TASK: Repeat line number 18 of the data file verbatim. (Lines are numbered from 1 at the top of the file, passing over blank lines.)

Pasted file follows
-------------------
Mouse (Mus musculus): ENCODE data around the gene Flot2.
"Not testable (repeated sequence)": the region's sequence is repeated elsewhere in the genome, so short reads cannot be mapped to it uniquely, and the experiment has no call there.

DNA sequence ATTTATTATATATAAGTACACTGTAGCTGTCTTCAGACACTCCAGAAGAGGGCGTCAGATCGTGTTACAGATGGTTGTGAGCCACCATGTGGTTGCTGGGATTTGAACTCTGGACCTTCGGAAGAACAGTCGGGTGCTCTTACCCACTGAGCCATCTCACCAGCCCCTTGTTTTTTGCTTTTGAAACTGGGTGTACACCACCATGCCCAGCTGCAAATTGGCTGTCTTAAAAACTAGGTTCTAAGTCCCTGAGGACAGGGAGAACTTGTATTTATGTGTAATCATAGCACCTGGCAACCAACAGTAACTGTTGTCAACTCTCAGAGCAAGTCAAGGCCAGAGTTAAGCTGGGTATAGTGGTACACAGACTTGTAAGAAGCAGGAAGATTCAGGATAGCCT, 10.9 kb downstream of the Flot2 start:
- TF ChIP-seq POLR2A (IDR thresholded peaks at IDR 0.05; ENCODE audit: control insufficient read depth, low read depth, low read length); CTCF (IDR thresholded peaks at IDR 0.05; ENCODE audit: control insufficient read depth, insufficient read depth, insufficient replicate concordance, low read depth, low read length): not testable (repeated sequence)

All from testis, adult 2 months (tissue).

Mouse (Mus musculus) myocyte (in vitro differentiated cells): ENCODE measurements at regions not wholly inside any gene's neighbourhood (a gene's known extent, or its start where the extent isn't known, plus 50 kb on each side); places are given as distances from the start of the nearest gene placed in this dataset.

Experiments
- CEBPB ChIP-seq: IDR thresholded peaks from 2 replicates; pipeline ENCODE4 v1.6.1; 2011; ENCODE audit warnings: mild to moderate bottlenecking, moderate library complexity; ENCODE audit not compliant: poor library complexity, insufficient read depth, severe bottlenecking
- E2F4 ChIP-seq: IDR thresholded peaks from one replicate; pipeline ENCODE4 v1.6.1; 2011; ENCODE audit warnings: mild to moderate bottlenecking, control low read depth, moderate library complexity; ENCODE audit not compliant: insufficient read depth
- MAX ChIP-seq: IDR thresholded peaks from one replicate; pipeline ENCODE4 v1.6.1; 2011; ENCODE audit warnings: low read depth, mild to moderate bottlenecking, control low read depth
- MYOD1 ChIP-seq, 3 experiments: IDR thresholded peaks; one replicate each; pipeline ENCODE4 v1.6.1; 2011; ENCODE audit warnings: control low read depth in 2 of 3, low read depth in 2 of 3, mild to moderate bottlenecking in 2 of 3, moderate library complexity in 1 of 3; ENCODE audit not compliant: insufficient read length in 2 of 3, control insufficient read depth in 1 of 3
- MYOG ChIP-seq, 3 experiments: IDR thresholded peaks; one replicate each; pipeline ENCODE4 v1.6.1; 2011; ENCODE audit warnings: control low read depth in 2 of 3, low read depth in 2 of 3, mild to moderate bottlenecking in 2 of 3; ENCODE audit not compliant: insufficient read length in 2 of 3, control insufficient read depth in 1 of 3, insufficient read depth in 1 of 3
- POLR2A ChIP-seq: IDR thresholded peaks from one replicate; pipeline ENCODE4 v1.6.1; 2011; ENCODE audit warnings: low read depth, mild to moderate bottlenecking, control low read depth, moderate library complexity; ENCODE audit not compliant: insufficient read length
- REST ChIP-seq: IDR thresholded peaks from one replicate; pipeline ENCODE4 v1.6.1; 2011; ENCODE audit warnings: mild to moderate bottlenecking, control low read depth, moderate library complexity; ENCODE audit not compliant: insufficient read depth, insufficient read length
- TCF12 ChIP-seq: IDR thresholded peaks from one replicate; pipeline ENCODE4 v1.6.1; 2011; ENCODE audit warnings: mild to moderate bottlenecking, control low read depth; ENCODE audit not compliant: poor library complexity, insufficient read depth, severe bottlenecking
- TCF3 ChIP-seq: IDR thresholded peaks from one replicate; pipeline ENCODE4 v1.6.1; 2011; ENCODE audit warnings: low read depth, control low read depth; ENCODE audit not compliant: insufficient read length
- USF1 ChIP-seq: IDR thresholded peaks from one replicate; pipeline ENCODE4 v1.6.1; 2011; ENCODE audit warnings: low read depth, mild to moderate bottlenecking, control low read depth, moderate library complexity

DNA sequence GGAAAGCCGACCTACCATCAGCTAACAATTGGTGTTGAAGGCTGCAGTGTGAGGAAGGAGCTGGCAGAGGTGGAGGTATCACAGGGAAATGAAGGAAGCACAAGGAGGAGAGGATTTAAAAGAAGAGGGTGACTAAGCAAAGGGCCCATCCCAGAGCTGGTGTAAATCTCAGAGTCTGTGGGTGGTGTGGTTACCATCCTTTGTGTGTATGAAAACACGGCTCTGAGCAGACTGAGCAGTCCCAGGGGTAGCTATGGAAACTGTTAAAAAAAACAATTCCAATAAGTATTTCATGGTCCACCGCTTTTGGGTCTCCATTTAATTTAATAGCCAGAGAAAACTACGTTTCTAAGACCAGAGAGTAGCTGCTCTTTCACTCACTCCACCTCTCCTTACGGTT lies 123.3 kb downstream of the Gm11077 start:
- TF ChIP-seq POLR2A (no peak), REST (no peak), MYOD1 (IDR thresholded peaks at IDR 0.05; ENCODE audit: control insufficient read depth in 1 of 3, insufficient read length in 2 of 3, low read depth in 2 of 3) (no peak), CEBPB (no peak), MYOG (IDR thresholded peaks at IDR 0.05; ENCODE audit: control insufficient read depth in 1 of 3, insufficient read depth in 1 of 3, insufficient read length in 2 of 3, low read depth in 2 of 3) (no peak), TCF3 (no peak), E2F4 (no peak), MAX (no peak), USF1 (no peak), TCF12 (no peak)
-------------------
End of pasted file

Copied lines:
DNA sequence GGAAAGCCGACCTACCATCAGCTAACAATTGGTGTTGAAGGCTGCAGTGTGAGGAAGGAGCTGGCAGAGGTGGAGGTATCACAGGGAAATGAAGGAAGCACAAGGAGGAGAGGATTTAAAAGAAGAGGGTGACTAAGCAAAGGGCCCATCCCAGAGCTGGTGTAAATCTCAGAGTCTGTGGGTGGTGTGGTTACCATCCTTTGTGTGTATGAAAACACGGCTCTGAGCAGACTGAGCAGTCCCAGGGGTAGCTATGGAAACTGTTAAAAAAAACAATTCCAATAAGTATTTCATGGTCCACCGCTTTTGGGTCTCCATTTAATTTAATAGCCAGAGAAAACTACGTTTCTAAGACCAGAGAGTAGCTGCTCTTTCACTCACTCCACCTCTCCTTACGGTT lies 123.3 kb downstream of the Gm11077 start: